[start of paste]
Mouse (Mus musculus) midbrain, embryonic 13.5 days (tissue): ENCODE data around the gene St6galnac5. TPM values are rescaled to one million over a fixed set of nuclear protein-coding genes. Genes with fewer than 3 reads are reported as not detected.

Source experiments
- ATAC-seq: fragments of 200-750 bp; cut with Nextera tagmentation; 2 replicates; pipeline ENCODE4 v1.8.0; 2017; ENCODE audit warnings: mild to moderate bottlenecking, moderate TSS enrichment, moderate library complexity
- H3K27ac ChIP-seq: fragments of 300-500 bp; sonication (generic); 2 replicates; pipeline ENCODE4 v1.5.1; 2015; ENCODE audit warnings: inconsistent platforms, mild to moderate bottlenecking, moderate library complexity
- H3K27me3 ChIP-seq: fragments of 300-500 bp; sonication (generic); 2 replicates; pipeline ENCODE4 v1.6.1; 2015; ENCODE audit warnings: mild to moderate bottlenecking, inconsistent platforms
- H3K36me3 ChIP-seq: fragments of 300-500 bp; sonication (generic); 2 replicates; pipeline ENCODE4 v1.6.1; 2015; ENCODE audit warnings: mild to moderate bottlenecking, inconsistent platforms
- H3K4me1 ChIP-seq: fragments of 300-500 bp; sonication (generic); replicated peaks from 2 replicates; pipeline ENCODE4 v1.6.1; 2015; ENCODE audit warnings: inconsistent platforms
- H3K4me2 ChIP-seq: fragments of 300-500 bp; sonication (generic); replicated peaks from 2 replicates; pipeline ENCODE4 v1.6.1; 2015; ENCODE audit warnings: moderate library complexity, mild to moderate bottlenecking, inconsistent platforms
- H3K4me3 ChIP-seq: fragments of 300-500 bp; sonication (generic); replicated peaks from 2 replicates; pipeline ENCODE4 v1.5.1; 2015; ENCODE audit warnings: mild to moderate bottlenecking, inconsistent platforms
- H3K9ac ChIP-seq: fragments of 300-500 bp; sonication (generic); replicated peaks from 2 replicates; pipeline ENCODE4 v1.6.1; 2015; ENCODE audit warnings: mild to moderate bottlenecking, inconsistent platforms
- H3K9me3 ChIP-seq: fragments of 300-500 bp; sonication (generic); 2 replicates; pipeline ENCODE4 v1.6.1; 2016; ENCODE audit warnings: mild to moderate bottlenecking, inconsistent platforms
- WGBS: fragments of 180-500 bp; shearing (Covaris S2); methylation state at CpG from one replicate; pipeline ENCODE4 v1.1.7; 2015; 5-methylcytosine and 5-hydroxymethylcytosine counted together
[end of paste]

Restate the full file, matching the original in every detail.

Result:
Mouse (Mus musculus) midbrain, embryonic 13.5 days (tissue): ENCODE data around the gene St6galnac5. TPM values are rescaled to one million over a fixed set of nuclear protein-coding genes. Genes with fewer than 3 reads are reported as not detected.

Source experiments
- ATAC-seq: fragments of 200-750 bp; cut with Nextera tagmentation; 2 replicates; pipeline ENCODE4 v1.8.0; 2017; ENCODE audit warnings: mild to moderate bottlenecking, moderate TSS enrichment, moderate library complexity
- H3K27ac ChIP-seq: fragments of 300-500 bp; sonication (generic); 2 replicates; pipeline ENCODE4 v1.5.1; 2015; ENCODE audit warnings: inconsistent platforms, mild to moderate bottlenecking, moderate library complexity
- H3K27me3 ChIP-seq: fragments of 300-500 bp; sonication (generic); 2 replicates; pipeline ENCODE4 v1.6.1; 2015; ENCODE audit warnings: mild to moderate bottlenecking, inconsistent platforms
- H3K36me3 ChIP-seq: fragments of 300-500 bp; sonication (generic); 2 replicates; pipeline ENCODE4 v1.6.1; 2015; ENCODE audit warnings: mild to moderate bottlenecking, inconsistent platforms
- H3K4me1 ChIP-seq: fragments of 300-500 bp; sonication (generic); replicated peaks from 2 replicates; pipeline ENCODE4 v1.6.1; 2015; ENCODE audit warnings: inconsistent platforms
- H3K4me2 ChIP-seq: fragments of 300-500 bp; sonication (generic); replicated peaks from 2 replicates; pipeline ENCODE4 v1.6.1; 2015; ENCODE audit warnings: moderate library complexity, mild to moderate bottlenecking, inconsistent platforms
- H3K4me3 ChIP-seq: fragments of 300-500 bp; sonication (generic); replicated peaks from 2 replicates; pipeline ENCODE4 v1.5.1; 2015; ENCODE audit warnings: mild to moderate bottlenecking, inconsistent platforms
- H3K9ac ChIP-seq: fragments of 300-500 bp; sonication (generic); replicated peaks from 2 replicates; pipeline ENCODE4 v1.6.1; 2015; ENCODE audit warnings: mild to moderate bottlenecking, inconsistent platforms
- H3K9me3 ChIP-seq: fragments of 300-500 bp; sonication (generic); 2 replicates; pipeline ENCODE4 v1.6.1; 2016; ENCODE audit warnings: mild to moderate bottlenecking, inconsistent platforms
- WGBS: fragments of 180-500 bp; shearing (Covaris S2); methylation state at CpG from one replicate; pipeline ENCODE4 v1.1.7; 2015; 5-methylcytosine and 5-hydroxymethylcytosine counted together